The farm store and gallery will reopen December 3rd & 4th from 11 am - 4pm for some great holiday shopping.

Our Story...Watch Us Grow

Our Family

The story of Terre Bleu lavender farm, apiary and horse stables began in 2011, with the planting of our first 10,000 lavender plants in 2012. Our inspiration began years earlier while vacationing in Quebec. Visiting a lavender farm, we were immediately awed by the spectacular fields of purple and the perfumed air that swirled all around us. Inspired, we then spent years reasearching and learning all we could about lavender.  Today Terre Bleu is an organic working family farm, we are not a botanical garden. We grow eight varieties of lavender and as such the state of the blooms vary continuously.  Like any other farmed crop we experience crop damage and losses due to extreme weather conditions. We also harvest the beautiful blooms at peak times to be able to make our very best handmade lavender products, so please set your expectations accordingly.

Now in our fifth year, our first crop of plants have reached maturity, however not ones to standstill, we planted another 15,000 plants in 2015 and 12,000 in 2016 making us the largest lavender farm in Ontario.  Our plans for the farm continue to evolve with addition of a large new farm store and gallery in 2015 and new ideas for the years ahead. Over the years we have added many new features to the farm to make for a unique agro-tourism experience. Elements include: outdoor yoga area, unique farm store; essential oil distillery; honey house; great new products, and an equestrian demonstration ring.  Stay tuned as we continue to build on our vision.

We hope you enjoy watching us grow and will regularly check here to see what’s happening on the farm, and to see how we use the farm to do good things in the broader community.


Our Vision & Name

Terre Bleu’s name is French, translated literally it means “blue earth”

The vision for Terre Bleu is to create an exceptional agro-tourism experience to educate and entertain our guests. Our lavender farm, apiary and horse stables provide visitors with a place to stimulate your senses and revive the mind, body and soul. It is also our hope that as Terre Bleu grows we can leverage our success to enhance the community at large through special events and charitable efforts.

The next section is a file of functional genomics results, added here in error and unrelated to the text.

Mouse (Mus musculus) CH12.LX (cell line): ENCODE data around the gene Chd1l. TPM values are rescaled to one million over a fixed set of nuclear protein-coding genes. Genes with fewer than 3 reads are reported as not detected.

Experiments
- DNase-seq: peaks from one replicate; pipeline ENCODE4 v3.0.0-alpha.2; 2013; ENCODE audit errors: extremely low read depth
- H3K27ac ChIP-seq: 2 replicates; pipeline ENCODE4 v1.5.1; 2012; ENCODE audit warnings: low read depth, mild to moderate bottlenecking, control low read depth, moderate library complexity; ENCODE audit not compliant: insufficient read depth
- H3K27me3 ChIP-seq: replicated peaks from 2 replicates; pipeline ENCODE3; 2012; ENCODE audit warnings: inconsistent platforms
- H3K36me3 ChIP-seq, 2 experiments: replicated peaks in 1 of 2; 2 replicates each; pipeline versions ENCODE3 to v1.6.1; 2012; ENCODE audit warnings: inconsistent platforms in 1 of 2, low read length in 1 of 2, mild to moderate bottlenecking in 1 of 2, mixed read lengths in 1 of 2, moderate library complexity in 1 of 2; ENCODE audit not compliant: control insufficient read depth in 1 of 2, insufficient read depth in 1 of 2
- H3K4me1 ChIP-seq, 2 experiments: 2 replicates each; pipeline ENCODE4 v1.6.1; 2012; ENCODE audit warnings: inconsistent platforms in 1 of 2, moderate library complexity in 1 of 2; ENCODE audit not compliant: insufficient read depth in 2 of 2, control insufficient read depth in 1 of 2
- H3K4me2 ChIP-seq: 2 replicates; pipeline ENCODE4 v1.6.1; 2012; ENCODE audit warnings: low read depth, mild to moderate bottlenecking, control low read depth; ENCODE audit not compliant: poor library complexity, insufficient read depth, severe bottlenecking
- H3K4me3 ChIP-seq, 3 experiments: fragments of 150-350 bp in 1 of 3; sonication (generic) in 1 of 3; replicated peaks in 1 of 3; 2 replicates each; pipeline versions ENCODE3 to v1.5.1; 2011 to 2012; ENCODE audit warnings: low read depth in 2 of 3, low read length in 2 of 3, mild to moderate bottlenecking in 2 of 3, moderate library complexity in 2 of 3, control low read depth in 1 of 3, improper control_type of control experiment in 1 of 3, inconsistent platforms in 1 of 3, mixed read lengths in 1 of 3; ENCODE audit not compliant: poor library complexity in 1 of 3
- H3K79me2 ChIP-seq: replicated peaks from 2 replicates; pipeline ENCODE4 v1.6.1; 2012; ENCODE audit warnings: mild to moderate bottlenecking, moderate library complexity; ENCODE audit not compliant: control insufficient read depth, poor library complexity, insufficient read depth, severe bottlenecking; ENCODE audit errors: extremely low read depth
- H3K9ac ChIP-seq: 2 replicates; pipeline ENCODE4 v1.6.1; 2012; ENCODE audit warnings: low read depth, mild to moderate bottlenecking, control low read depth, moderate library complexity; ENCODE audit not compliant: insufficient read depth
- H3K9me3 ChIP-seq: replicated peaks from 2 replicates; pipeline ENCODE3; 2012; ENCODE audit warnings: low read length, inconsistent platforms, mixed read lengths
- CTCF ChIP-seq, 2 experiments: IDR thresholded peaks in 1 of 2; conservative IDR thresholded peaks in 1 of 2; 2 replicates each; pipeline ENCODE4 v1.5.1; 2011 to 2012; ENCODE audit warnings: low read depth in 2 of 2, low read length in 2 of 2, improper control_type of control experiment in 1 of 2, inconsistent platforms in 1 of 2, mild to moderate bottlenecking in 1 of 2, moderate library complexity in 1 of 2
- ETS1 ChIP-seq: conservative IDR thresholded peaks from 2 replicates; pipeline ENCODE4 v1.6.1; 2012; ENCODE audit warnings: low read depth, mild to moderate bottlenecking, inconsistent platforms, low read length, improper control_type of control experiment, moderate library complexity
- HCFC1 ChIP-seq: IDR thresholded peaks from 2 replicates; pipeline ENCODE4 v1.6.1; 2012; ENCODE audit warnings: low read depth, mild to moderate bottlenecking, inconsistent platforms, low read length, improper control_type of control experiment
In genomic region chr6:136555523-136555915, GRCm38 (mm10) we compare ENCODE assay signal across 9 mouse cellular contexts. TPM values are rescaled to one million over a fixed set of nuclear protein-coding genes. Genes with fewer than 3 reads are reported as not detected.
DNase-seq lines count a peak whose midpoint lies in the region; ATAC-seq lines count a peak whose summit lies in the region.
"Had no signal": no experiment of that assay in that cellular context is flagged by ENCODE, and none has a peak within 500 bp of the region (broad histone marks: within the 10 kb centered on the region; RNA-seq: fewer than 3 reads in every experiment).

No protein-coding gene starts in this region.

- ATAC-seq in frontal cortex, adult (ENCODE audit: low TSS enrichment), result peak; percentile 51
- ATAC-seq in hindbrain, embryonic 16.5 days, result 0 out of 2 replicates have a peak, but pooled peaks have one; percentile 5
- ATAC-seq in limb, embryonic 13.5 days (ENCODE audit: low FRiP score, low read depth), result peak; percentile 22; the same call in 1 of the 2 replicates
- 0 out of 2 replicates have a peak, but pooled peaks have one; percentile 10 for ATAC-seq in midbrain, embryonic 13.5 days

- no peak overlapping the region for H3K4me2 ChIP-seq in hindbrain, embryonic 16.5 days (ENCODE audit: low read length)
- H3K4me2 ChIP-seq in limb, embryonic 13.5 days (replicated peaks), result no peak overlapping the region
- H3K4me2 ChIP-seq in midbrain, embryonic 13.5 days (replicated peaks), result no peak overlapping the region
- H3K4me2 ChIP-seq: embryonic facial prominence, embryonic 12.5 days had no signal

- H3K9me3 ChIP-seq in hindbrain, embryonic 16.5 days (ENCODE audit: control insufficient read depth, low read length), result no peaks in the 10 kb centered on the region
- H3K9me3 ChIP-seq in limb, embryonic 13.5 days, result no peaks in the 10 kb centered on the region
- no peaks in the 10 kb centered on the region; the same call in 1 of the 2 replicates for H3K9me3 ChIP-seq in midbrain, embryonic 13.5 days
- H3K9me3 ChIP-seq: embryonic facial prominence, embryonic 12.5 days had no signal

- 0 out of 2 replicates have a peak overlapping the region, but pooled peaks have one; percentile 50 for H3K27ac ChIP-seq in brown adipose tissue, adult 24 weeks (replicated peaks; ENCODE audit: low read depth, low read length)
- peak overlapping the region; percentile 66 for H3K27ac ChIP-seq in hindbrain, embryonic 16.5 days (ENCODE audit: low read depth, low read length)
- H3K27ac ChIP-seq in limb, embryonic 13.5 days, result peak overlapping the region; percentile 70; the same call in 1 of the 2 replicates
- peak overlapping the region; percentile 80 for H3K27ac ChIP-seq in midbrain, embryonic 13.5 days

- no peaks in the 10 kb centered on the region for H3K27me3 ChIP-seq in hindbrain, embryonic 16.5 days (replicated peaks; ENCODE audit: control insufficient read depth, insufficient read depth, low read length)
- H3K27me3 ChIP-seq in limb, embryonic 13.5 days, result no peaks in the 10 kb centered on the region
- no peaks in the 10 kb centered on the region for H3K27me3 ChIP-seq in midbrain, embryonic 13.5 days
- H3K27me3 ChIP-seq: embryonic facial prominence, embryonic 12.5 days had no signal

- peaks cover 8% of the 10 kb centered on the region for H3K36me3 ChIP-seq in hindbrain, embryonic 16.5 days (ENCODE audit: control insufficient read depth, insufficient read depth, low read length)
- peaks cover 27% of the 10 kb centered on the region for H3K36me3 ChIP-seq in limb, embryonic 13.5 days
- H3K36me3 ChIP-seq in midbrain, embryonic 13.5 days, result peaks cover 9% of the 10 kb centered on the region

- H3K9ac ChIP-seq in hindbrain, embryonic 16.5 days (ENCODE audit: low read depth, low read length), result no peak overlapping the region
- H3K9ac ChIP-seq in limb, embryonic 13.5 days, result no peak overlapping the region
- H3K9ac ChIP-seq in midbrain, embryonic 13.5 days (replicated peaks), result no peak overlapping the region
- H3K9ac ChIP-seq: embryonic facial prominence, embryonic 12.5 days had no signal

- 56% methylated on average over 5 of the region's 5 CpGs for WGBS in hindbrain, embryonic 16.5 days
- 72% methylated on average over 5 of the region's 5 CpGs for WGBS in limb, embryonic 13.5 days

Our name Terre Bleu is French, translated literally it means “blue earth”.  For us, it perfectly represents the rich blues and purples that burst forth from the land when our lavender fields are in full bloom. A blue earth is also a healthy earth full of fresh air, blue skies and wide-open spaces. It is natural in its beauty, regenerating itself through the cycle of life.  OH and one more thing for our french friends as french canadians as well we do know that Terre Bleu should be written with an extra e to be gramatically correct, however we wanted a name that was unique to us and thus chose to deliberately drop the final e.


Whether you’re interested in learning about our farm and its unique elements; participating in activities such as photography, culinary and craft classes; or soaking up the spectacular scenery, there is something for everyone at Terre Bleu.

The perfect, family-friendly day trip from Toronto or nearby regions of Ontario, Terre Bleu is located on the edge of wine country and is a welcoming stopover for bicycling tours and cyclists who are in need of a different sort of break. We feature sustainable, organically grown products harvested from our own farm.

Learn about, experience and celebrate our connection to the land by taking part in any of the following agricultural-tourism or wellness activities offered at Terre Bleu:


  • Tour the spectacular grounds of Terre Bleu, including lavender fields with seven varieties of lavender, gardens and working farm facilities.
  • Watch us distill essential oils for Terre Bleu organic products in our distillery.
  • Visit the farm’s apiary, where you learn how we make our honey, as well as the sugar shack where our maple syrup is made.